Minnesotans for Better Education, Standards and Testing

Minnbest is a non-partisan, broad based coalition of parents, educators and school advocacy groups who believe excellent public education is a foundation of democracy in America.


Michael Boucher: Senate Testimony 1-23-04

Good Afternoon Senators:

The Education Commissioner has handed down to Minnesota’s students teachers and parents a curriculum that is an illegal intrusion into Minnesota classrooms.

I am not a doctor, or a millionaire, or a member of a think tank. I am a teacher. When kids are done with my class, they know a lot of history and they love social studies. I am really good at what I do. I am here to give you some perspective of the people who have to implement what you make into law.

The standards are 59 pages of items that students will be required to know in K-12. Most of these are discrete pieces of information and many of them are only covered once in the curriculum.

There are now 541 benchmarks, according to the commissioner, a 36 percent reduction from the first draft. Yet a careful reading of the documents shows, not a reduction, but an approximately 40% increase in the number of topics that need to be taught.

Lets talk just about High School.

In the four years of high school, there are 264 benchmarks. Within those benchmarks are more than 1000 distinct topics.

That translates to one benchmark every 2.39 periods of instruction. That also assumes there are no fire or tornado drills, health screenings, MCA tests, MBA tests, teacher exams, field trips, or track and field days.

It also means that students or teachers can never get the flu or miss school even a day because the benchmarks are so numerous teachers and students will get hopelessly behind if they miss only a few days in the school year.

Let’s take the pressure off. Lets go to five days a week all year long with only Christmas and July forth off. Summer vacation is an old fashioned concept anyway. That gives us 3.9 periods to do each benchmark.

But lets take just the High school standards.

"Students will describe the function of the legislative branch and explain how a bill becomes a law."

That one we can in two days. After all, that’s a simple straightforward process, right Senators?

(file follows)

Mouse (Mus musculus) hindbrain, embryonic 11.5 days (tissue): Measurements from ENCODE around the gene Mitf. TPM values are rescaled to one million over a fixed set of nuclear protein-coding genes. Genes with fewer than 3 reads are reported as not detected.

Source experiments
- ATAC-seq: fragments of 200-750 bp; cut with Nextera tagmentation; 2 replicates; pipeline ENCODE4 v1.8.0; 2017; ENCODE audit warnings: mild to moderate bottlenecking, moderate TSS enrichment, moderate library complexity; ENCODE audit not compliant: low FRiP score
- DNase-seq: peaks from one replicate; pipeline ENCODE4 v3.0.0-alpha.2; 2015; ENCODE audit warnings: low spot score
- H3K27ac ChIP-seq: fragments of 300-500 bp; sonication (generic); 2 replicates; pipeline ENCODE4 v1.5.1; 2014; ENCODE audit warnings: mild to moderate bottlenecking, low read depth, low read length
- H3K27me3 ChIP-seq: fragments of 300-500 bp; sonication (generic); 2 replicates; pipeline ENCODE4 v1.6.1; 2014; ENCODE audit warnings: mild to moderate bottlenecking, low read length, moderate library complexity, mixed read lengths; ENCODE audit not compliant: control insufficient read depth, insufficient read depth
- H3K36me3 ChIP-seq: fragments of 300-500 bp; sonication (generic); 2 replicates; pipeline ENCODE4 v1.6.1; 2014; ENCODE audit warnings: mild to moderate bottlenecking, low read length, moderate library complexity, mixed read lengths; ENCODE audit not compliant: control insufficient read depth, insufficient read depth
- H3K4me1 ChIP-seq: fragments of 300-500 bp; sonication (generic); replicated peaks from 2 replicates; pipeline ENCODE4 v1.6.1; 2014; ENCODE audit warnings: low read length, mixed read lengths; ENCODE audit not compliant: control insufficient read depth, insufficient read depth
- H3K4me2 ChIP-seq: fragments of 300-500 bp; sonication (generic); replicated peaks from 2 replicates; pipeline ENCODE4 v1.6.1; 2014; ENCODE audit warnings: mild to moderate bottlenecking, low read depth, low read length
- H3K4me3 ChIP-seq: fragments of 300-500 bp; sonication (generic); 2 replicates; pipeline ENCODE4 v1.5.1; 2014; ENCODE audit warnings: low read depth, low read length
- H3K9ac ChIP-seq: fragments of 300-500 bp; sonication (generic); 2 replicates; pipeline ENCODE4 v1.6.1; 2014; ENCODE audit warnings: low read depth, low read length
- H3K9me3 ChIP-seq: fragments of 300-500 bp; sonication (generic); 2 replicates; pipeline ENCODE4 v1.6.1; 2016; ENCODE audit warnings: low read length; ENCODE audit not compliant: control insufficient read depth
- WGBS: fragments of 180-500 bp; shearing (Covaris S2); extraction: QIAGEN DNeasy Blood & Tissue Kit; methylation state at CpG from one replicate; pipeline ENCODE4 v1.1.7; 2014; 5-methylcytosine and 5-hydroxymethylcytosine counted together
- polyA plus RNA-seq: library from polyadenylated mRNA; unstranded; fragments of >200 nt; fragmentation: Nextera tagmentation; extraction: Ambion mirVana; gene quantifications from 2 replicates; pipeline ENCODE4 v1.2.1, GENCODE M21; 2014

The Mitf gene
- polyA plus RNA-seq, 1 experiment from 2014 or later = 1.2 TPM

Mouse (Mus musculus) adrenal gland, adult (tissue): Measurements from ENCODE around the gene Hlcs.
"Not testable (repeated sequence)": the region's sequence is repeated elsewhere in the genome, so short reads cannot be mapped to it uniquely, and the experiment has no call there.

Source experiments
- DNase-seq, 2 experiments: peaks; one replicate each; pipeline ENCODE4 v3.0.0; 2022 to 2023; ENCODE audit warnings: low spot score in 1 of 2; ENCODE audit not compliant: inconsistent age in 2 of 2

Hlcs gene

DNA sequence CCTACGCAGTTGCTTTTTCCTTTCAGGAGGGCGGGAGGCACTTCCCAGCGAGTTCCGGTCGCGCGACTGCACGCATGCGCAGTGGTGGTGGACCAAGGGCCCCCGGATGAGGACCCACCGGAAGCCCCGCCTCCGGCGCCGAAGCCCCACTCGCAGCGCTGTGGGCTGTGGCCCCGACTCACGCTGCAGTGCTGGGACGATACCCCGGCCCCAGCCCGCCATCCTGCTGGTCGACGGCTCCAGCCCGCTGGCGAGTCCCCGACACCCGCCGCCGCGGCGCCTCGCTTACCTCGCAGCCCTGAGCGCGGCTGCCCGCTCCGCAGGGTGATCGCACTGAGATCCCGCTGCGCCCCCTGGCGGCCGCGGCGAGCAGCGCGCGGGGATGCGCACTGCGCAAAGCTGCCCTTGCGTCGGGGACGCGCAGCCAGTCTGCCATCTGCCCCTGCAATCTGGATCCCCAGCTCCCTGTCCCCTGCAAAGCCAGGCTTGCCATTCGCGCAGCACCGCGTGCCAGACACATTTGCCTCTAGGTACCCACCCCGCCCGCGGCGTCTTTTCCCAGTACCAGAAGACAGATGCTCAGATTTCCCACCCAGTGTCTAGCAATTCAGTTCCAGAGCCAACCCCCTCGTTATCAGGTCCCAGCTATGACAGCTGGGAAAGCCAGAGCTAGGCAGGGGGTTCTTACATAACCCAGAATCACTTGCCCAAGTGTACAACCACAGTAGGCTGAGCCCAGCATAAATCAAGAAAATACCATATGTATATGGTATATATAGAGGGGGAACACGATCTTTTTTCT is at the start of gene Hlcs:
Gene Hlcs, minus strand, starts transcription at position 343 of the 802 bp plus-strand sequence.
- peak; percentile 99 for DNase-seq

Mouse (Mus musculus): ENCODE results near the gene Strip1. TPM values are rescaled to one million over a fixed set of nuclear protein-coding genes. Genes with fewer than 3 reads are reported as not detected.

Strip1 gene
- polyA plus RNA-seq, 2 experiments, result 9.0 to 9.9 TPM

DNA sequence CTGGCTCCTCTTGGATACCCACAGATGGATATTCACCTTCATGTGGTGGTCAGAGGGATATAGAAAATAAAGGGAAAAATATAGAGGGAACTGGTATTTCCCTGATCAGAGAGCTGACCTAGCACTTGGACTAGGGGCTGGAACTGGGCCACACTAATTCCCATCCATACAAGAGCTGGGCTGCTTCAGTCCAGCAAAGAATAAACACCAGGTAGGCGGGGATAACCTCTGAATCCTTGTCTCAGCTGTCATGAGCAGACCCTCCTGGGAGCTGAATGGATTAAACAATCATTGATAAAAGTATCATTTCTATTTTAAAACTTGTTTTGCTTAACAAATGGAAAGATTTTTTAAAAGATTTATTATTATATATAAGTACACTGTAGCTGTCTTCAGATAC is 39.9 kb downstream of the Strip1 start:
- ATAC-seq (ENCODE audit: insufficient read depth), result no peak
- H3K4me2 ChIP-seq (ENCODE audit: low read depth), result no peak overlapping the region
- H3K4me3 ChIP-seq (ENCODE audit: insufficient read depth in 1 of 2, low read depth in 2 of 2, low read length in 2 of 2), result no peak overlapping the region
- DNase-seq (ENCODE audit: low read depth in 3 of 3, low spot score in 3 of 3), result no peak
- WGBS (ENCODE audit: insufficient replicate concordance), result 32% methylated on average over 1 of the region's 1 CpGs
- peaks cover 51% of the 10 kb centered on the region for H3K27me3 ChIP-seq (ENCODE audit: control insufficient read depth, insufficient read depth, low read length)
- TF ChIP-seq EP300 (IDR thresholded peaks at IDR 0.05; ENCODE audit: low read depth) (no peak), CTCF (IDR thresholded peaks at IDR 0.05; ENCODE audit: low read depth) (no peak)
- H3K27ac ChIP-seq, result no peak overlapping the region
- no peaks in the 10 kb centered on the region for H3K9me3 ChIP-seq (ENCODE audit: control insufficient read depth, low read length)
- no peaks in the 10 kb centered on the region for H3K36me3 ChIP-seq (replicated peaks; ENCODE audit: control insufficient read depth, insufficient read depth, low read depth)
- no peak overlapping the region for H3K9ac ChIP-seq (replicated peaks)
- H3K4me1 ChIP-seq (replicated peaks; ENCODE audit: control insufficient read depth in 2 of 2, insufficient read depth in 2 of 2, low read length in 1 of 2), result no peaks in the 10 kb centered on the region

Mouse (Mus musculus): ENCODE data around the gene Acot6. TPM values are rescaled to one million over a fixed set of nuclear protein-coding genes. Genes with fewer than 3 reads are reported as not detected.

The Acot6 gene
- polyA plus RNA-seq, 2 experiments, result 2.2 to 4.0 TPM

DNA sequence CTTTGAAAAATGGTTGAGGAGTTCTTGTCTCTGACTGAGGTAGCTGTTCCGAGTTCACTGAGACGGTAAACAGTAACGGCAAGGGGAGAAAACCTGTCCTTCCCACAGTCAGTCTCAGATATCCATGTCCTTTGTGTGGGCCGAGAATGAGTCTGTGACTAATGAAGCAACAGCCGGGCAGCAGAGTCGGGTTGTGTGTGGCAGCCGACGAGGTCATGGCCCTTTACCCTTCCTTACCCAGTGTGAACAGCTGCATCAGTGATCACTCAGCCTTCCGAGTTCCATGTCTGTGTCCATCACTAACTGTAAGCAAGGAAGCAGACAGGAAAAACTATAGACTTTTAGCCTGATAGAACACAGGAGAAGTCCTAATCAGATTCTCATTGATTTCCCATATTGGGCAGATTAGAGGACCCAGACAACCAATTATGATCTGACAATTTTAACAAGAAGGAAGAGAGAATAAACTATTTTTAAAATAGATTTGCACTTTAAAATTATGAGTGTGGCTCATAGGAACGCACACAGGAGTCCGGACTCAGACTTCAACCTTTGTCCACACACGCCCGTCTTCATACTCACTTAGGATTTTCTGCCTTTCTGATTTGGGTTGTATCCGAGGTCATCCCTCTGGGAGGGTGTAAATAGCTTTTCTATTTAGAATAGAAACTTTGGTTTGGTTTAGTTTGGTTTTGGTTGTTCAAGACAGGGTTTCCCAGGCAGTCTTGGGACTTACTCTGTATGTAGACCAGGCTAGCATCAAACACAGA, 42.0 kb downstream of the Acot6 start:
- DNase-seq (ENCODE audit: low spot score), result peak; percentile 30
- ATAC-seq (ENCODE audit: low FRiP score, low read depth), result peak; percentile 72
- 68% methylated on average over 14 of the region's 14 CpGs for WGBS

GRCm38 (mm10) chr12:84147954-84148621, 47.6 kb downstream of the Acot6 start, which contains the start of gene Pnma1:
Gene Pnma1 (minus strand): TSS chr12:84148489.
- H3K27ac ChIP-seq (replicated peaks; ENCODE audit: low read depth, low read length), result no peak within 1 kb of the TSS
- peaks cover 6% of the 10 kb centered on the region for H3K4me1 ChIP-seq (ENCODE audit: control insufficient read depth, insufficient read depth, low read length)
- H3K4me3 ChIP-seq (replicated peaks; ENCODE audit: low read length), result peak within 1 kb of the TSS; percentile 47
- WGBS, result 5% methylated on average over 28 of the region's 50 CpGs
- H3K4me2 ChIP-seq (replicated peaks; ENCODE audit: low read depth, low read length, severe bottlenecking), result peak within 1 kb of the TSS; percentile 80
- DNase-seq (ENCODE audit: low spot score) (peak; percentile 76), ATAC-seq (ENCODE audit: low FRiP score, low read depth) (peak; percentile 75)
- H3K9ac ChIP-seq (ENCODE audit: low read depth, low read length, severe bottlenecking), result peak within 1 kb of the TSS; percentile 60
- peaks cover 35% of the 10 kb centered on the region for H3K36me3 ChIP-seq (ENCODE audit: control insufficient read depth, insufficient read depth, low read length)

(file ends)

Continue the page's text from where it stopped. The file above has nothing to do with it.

But what about this one? Take a look at the back of your sheet at the bottom.
"…compare and contrast the American system with different philosophies and structures of socialism, communism, monarchies and parliamentary systems; in terms of their economic, social structure and human rights practices,"

That one is going to take a week to do even poorly. To do it well, will take about 6 class days plus several reading assignments at home.

Lets talk about homework for a moment. I am a great advocate of homework. It disciplines the mind and adds to the learning process.

If these new standards are adopted as they are, you are looking at around two hours per night of reading for the average student just in Social Studies alone.

Why would your nine year old want to go to hockey practice when you can “locate and map areas of major world religions and how they have changed geographically, including Judaism, Hinduism, Buddhism, Christianity, and Islam, and note the presence of multiple indigenous religious traditions?”

Just think of all you will learn as you help your 12 year old recognize major events, battles and significant American leaders in World War II and analyze their impact, including Franklin Roosevelt, Harry S Truman, Adolph Hitler, the Battle for Midway, the invasion of Normandy and, the decision to drop the atomic bomb on Japan.

All this has come about because the standards writers, especially in Civics and History were not experts in their fields nor were they classroom teachers. There is a now famous story of the first draft where one of the writers brought in a children’s book as the only outside resource for the World history standards.

Let’s talk about the law:

This dictation of daily school curriculum is an intrusion into the state’s classrooms and was strictly prohibited by the state law that directed the Department of Education to create new standards.

Minnesota Statute 120B.021 states specifically, “Academic standards must…be clear, concise, objective, measurable, and grade-level appropriate; not require a specific teaching methodology or curriculum.”

There is no other way to deliver this curriculum but one; to stand before students and tell them what they need to know for a test.

Teachers and professors who pointed out errors and questioned the process were derided by the Commissioner as America Haters, Revionists and not representative of the mainstream. These insults aside, recent comments about Native Americans, Columbus and Cooperative learning being linked to September 11, show her lack of understanding of schooling and Minnesota.

These standards are not based on any reasonable or well-researched model of how people learn. They are based the ideologies or the Claremont institute, Heritage foundation and the Maple River Coalition.

These “substandards” need to be stripped down to the bare bones before they are adopted. Then a new Commissioner should be appointed to create real standards for Minnesota’s schools.